Revisiting George R.R. Martin’s A Song of Ice and Fire: A Dance with Dragons

With HBO’s adaptation of Martin’s epic fantasy series almost finished, even if the series itself certainly isn’t, I will be revisiting my original reviews from 2011 of the five books in the series completed by Martin.  I have already posted reviews of A Game of Thrones, A Clash of Kings, A Storm of Swords, and A Feast for Crows.

A Dance with Dragons is the fifth book in George R.R. Martin’s A Song of Ice and Fire series (on which HBO’s Game of Thrones is based, with season one covering the first book).  It does not, however, follow the traditional pattern of picking up where the fourth book left off.  Rather, due to the fourth book ballooning out of control during writing, A Dance with Dragons picks up where the third book left off.  A Feast for Crows (book 4) was limited to the action in south Westeros and Braavos; A Dance for Dragons concentrates primarily on the action in the North, the Free Cities (not including Braavos), and Slaver’s Bay.  Not until more than halfway through the book is a plot thread from the fourth book continued chronologically.  And make no mistake, the concentration is all on the North and Essos.  Only six chapters of the seventy-three total take place in the south of Westeros.  While this leads to greatly missed fan favorites being heavily featured (Tyrion, Jon, and Daenerys POVs combine for almost half of the chapters in the book), other fan favorites are almost absent (Arya, Jamie, and Cersei POVs combine for only five chapters).  There is no shortage of action and politics as Jon tries to prepare for the coming of the Others, Stannis and Roose Bolton maneuver for control of the North, and possible allies and ruthless enemies begin to converge on Daenerys.

The split between A Feast for Crows and A Dance with Dragons causes some issues (neither feels like a solid, standalone novel), but it makes sense not just geographically but in terms of an inflection point in the story.  A Feast for Crows in many ways wrapped up most of the major plotlines that drove the first three novels, while A Dance with Dragons features storylines previously on a side stage becoming the main show.  Martin appears to be on his way to righting the ship after stumbling, and if the sixth book is weak, it cannot be blamed on its predecessors.  The timeline issue, at least, has been resolved, and Martin ought to be able to move forward in the usual fashion.  I personally rank the book above only A Feast for Crows in the series.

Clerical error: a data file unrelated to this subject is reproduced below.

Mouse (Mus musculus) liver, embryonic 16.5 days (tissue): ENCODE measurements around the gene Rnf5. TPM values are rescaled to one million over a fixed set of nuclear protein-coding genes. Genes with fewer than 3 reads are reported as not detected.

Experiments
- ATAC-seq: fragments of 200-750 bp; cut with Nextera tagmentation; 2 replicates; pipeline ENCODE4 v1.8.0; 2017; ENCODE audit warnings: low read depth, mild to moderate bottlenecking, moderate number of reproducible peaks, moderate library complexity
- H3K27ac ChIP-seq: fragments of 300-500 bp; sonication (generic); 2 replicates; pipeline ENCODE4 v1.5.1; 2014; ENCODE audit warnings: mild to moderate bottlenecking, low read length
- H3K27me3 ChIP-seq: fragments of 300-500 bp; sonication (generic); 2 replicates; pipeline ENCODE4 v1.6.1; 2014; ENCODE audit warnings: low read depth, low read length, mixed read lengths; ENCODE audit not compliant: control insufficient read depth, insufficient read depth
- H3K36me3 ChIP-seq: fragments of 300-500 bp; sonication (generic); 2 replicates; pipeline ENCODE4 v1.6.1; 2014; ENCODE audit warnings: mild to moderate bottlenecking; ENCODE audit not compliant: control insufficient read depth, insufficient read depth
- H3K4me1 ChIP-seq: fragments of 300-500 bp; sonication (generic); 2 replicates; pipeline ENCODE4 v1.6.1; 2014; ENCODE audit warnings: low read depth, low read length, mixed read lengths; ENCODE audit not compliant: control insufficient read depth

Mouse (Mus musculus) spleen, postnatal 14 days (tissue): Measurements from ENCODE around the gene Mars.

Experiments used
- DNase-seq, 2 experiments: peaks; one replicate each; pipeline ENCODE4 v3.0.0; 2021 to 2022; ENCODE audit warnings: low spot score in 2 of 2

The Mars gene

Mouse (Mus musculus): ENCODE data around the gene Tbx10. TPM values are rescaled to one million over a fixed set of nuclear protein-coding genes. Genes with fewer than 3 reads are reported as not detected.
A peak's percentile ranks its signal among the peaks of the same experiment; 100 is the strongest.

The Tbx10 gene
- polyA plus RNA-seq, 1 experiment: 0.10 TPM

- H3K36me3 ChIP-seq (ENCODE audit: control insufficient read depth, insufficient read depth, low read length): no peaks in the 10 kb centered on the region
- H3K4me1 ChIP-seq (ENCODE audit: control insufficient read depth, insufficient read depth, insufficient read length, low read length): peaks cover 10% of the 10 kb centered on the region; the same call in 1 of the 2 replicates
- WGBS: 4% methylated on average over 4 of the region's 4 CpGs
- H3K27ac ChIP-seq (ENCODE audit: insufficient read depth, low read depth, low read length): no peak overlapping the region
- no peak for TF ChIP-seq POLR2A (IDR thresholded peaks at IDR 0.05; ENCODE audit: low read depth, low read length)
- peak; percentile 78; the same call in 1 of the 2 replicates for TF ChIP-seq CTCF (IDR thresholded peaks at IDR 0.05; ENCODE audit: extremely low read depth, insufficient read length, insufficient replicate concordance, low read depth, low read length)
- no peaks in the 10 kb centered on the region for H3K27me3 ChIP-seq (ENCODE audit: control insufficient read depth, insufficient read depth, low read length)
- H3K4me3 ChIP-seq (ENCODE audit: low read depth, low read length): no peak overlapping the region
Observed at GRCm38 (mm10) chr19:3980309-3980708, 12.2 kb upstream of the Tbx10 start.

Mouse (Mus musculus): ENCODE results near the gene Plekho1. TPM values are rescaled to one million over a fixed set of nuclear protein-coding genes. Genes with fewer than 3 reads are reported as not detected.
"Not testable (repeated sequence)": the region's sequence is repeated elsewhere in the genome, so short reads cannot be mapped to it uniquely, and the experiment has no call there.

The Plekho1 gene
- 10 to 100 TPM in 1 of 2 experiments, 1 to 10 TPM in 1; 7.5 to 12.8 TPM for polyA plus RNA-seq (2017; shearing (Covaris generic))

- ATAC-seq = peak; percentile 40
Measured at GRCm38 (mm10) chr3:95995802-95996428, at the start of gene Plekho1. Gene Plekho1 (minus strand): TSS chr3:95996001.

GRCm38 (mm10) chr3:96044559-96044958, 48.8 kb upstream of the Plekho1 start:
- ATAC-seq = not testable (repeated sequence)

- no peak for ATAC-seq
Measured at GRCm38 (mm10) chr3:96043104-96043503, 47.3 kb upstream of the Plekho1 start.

For all of its good points (basically everything I don’t specifically mention in this review), the book is not without its weaknesses.  The plot continues to suffer from a greatly reduced pace, lacking the breathtaking rush to climax of the first three books.  Much of the suspense of the story has subsided as well, and the climax is minor compared to that of earlier books.  This is probably unavoidable for a “middle” book, forced to worry more about transition than anything else.  What is not unavoidable are Martin’s portrayals of the “good guys” in positions of leadership; they frustrate, as Martin continues to mistake justice for cruelty, honor for stupidity, mercy for weakness, and leadership for an inability to listen.

I decided to pick up the series after HBO announced the show, and I knocked the first four out in a few weeks.  A Dance with Dragons was the first ASoIaF book I had to wait for, if only for a few months.  I was studying for the bar at the time, and I took a couple days off to blow through my freshly printed hardcover copy as quickly as possible.  I was disappointed when I closed the book, although that disappointment was muted by my excitement from the first four books.  There is a certain naivety above, viewing the timeline issue with books 4 & 5 as a temporary blip like the inapt timeline decision Robert Jordan made in Crossroads of Twilight.  In retrospect, it is easy to downgrade A Dance with Dragons on the basis of an interminable delay eight years and counting in Martin finishing the book 6.  But that is unfair to this book.  Crossroads of Twilight, after all, is much easier to stomach when you can blow right through it and move straight to book 11.  The cliffhangers of book 5 wouldn’t rankle if we could see their resolution in book 6.  Martin fixed a lot of story issues here.  The blame for the delay in book 6 must rest with Martin’s dilatory work habits.

3.5 of 5 Stars.

About H.P.

Blogs on books at Every Day Should Be Tuesday (speculative fiction) and Hillbilly Highways (country noir and nonfiction).
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6 Responses to Revisiting George R.R. Martin’s A Song of Ice and Fire: A Dance with Dragons

  1. Pingback: Revisiting George R.R. Martin’s A Song of Ice and Fire: A Game of Thrones | Every Day Should Be Tuesday

  2. Pingback: Revisiting George R.R. Martin’s A Song of Ice and Fire: A Clash of Kings | Every Day Should Be Tuesday

  3. Pingback: Revisiting George R.R. Martin’s A Song of Ice and Fire: A Storm of Swords | Every Day Should Be Tuesday

  4. Pingback: Revisiting George R.R. Martin’s A Song of Ice and Fire: A Feast for Crows | Every Day Should Be Tuesday

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